Last week, Equifax revealed that the names, addresses, and Social Security numbers of roughly 143 million people were stolen from its website. (Other information, such as credit card and driver's license numbers, about hundreds of thousands of people was also compromised.) Now the company has released several updates to let people know how it's handling the hack's aftermath and to clarify the terms of TrustedID Premier.
Equifax's response to this breach attracted plenty of criticism—and not just because three executives reportedly sold around $1.8 million worth of stock in between the hack's discovery and its disclosure. Of particular concern was how it planned to protect the identities of people whose personal data was compromised. These aren't usernames or passwords that can be changed at a moment's notice; they're permanent identifiers.
So the company said it would provide free credit monitoring, identity theft insurance, and other protections via its TrustedID Premier service. The problem was that Equifax will foot the bill for this service for only a year, after which people will either have to put their financial health at risk or pony up for the service themselves, and that TrustedID Premier's terms of service include an arbitration clause that waives users' right to sue.
New York State Attorney General Eric T. Schneiderman said on Twitter that "this language is unacceptable and unenforceable" and that his staff contacted Equifax to "demand that they remove it." (He later published a guide to protecting yourself in the wake of the breach and announced that he launched a formal investigation into the hack.) The company then issued an update on the website dedicated to the incident, which read:
In the days since, Equifax has also more than tripled the number of agents working in its call centers, updated its PIN generation process, and updated its main website to more prominently feature a link to the site dedicated to the breach. The company said it has also "arranged to ramp up agents quickly to replace agents" affected by Hurricane Irma in an effort to keep call center wait times to a minimum.
The company also clarified TrustedID Premier's terms of service again:
Equifax also told several people on Twitter that using TrustedID Premier as a result of the incident won't affect their legal rights. It's clear that the company wants to address one of the primary criticisms of its response to the hack. (Although the stock sale and limited time offer of TrustedID Premier largely remain unaddressed.)
The good news is that you can now use the protective services without signing away your rights.
The bad news is that you still have to choose between paying a company that collected your personal information without your consent—credit reporting companies are nigh-ubiquitous but oft-forgotten—to protect you or living in fear of having your identity stolen. Sure, going with the first option right now means you get a free year of TrustedID Premier. But if you're planning to live any longer than that, you're still at risk.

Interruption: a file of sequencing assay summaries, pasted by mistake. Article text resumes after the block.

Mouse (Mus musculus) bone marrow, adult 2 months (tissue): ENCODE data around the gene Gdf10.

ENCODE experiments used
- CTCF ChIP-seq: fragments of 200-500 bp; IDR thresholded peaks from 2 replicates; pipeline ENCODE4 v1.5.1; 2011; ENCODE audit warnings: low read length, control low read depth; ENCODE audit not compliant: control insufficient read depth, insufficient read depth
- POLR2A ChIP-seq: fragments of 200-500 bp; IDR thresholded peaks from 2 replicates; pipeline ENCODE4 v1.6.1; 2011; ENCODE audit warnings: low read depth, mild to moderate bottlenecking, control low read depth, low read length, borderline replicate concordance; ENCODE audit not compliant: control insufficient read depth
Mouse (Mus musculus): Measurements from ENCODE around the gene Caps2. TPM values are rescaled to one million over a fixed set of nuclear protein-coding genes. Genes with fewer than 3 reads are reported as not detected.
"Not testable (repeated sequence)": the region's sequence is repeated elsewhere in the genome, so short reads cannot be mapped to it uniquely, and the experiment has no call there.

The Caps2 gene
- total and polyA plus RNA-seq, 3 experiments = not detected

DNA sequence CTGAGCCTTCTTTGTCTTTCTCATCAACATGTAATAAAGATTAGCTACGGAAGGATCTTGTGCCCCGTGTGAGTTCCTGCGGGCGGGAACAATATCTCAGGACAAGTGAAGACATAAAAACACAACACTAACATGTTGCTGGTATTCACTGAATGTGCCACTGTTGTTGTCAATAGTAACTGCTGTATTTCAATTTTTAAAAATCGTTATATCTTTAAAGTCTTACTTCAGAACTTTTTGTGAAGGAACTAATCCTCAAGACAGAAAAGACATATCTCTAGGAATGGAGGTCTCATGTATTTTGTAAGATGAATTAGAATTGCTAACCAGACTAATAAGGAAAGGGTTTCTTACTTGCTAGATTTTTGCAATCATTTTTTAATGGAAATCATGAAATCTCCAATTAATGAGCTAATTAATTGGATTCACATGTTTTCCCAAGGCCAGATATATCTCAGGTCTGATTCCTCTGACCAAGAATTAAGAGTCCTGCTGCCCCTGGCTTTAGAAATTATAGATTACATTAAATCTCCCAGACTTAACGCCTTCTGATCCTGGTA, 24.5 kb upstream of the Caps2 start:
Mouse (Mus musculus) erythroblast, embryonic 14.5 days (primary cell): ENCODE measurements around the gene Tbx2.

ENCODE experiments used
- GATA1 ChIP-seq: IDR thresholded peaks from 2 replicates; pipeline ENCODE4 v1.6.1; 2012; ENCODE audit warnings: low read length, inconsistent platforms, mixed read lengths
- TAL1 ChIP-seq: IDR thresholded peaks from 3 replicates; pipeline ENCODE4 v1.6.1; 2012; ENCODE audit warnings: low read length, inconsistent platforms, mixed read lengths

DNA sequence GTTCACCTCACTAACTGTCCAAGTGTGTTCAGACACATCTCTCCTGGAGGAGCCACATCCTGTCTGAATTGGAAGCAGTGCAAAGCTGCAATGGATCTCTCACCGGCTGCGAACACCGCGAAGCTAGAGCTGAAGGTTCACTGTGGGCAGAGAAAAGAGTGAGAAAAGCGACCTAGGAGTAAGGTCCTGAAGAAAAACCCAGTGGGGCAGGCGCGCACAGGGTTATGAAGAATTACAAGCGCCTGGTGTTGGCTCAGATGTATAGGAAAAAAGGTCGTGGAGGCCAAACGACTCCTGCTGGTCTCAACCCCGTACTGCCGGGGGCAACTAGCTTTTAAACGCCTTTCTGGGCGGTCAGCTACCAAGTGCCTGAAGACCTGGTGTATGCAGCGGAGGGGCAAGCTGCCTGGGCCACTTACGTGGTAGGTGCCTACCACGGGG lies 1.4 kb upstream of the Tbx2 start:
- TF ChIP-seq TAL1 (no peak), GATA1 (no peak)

Really makes me sick that even in 2017 companies are not investing in proper data protections. Even more since this data is so critical to every person and cannot be changes like a CC number. They need to be made an example out of the make sure this does not happen in the future.
Edit: Oops, misunderstood darkguy2's comment. Nevermind.
I had to pay for Lifelock last summer -- aside from the issue with the IRS (!?!) getting hacked & someone attempting to use our information to file a fake return with them, someone stole my wife's identity & opened a bunch of store credit cards in her name (happened to luck out & catch her because she opened a CostCo membership the same day that we were trying to, just 30 minutes before we applied, & she was still at the other store; their staff delayed her until the police could show up). So we paid for their middle plan, which includes monitoring your accounts for transactions as well as regular sweeps of known "Darkweb" sites for your personal information. It's expensive, to be sure...but a) we've already been burned once, & b) it's cheaper than Experian's protection (which only covers you with their bureau, not the other 3). And boy, do they catch them. We originally had the alert threshold set at $500, so every month it asks us if we really meant to make our house payment. We just had a transaction they missed, though, because it was under that threshold, so now I've had to drop it to the $200 level (which now means the monthly car payment, as well as the semiannual car insurance payments, are going to trigger alerts). They're mildly irritating...but it gives us greater peace of mind.